Solomon took firm hold of instruction, but let go (Proverbs 4:13). He bought truth, but sold it (Proverbs 23:23). He forsook his "father's command" (Proverbs 6:20). He disdained his own words (Proverbs 8:33). He wronged his own soul and turned and loved death (Proverbs 8:36). He stopped hating evil (Proverbs 8:13), stopped fearing God (Proverbs 16:6), and thus forsook wisdom (Proverbs 9:10). He forsook the knowledge of the Holy Ones, and so he forsook understanding (Proverbs 9:10, קְדשִׁים [qedôshiym] literally, "Holy Ones").

IV. The Condemnation

How do we know for certain that Solomon is indeed in hell? After all, wasn't the "way of . . . Solomon" (2 Chronicles 11:17) righteous? It indeed was, until he was old. Sadly, Ezekiel 18:24 became true of him.

When a righteous man turns away from his righteousness and commits iniquity, and does according to all the abominations that the wicked man does, shall he live? All the righteousness which he has done shall not be remembered; because of the unfaithfulness of which he is guilty and the sin which he has committed, because of them he shall die. (Ezekiel 18:24)

Solomon was "a righteous man" who turned "away from his righteousness" and committed iniquity. Solomon clearly became an idolater (1 Kings 11). Scripture is not unclear. Idolaters go to hell. See 1 Corinthians 6:9-10; Galatians 5:19-21; Revelation 21:8; 22:15.


A. His own Proverbs did and will condemn him (Hebrews 4:12-13).

Since Solomon turned wicked (became an idolater), the Proverbs he wrote regarding the wicked apply to him. Therefore, his name will rot, as he said it would (Proverbs 10:7). He will be filled with his own ways (Proverbs 14:14). Fear and destruction will come upon him (Proverbs 10:24, 29). He will not go unpunished (Proverbs 11:21). His stomach will be in want (Proverbs 13:25). He will be destroyed and condemned (Proverbs 11:3; 12:2; 13:13).

Since Solomon was a backslider in heart, we know he will be filled with his own ways (Proverbs 14:14), and he will bow before the good (Proverbs 14:19).14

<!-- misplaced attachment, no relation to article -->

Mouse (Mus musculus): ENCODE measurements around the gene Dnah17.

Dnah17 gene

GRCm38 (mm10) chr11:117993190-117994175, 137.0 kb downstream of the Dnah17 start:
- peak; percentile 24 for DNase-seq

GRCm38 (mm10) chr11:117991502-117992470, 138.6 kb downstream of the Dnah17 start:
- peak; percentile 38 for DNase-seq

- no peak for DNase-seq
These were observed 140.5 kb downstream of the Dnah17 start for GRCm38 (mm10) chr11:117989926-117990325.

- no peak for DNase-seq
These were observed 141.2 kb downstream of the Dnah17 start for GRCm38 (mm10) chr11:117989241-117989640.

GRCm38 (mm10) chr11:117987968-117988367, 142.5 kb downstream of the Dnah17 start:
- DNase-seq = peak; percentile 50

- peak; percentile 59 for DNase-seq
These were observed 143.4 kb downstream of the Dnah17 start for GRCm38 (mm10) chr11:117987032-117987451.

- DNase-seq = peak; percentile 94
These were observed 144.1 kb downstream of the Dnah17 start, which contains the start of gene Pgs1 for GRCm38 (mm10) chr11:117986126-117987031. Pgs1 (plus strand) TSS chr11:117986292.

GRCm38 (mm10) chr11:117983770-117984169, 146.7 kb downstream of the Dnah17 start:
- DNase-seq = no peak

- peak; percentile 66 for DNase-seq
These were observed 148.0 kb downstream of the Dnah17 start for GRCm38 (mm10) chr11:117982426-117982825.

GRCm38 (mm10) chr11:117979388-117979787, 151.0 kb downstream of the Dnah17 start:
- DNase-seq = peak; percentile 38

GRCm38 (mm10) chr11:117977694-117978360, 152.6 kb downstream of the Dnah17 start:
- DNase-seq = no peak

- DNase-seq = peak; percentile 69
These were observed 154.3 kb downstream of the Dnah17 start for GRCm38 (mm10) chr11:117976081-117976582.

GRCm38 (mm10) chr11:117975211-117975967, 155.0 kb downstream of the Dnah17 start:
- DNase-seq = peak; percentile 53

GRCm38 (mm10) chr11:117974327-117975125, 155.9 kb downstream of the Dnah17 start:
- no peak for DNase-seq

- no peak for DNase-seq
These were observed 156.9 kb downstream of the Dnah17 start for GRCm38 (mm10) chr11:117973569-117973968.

Before his destruction, Solomon became haughty (Proverbs 18:12; 16:18), abominable to the Lord (Proverbs 16:5), and his pride brought him low (Proverbs 29:23). Solomon was careless of his ways, and he will die, just as he said (Proverbs 19:16).

Finally, Proverbs 21:16 well sums up Solomon's life.

A man who wanders from the way of understanding will rest in the assembly of the dead.

The final assembly of the dead is in the lake of fire, the second death. See Revelation 20:11-15; 21:8.

B. David's warning came upon him.

In the Lord's second appearance to Solomon, He warned Solomon with these words,

If you or your sons at all turn from following Me, and do not keep My commandments and My statutes which I have set before you, but go and serve other gods and worship them, then I will cut off Israel from the land which I have given them; and this house which I have consecrated for My name I will cast out of My sight. Israel will be a proverb and a byword among all peoples. (1 Kings 9:6-7)

Nothing specific is given here for Solomon regarding any consequences he may receive for turning away from following Him. But such is not the case with David's words:

If you seek Him, He will be found by you; but if you forsake Him, He will cast you off forever. (1 Chronicles 28:9)

David's words to Solomon in 1 Chronicles 28:9 were not idle. David was not wrong when he warned him explicitly that if he forsook the Lord, the Lord would forsake him (1 Chronicles 28:9). This was not a lie, a scare tactic with no teeth. David was serious, and seriously correct.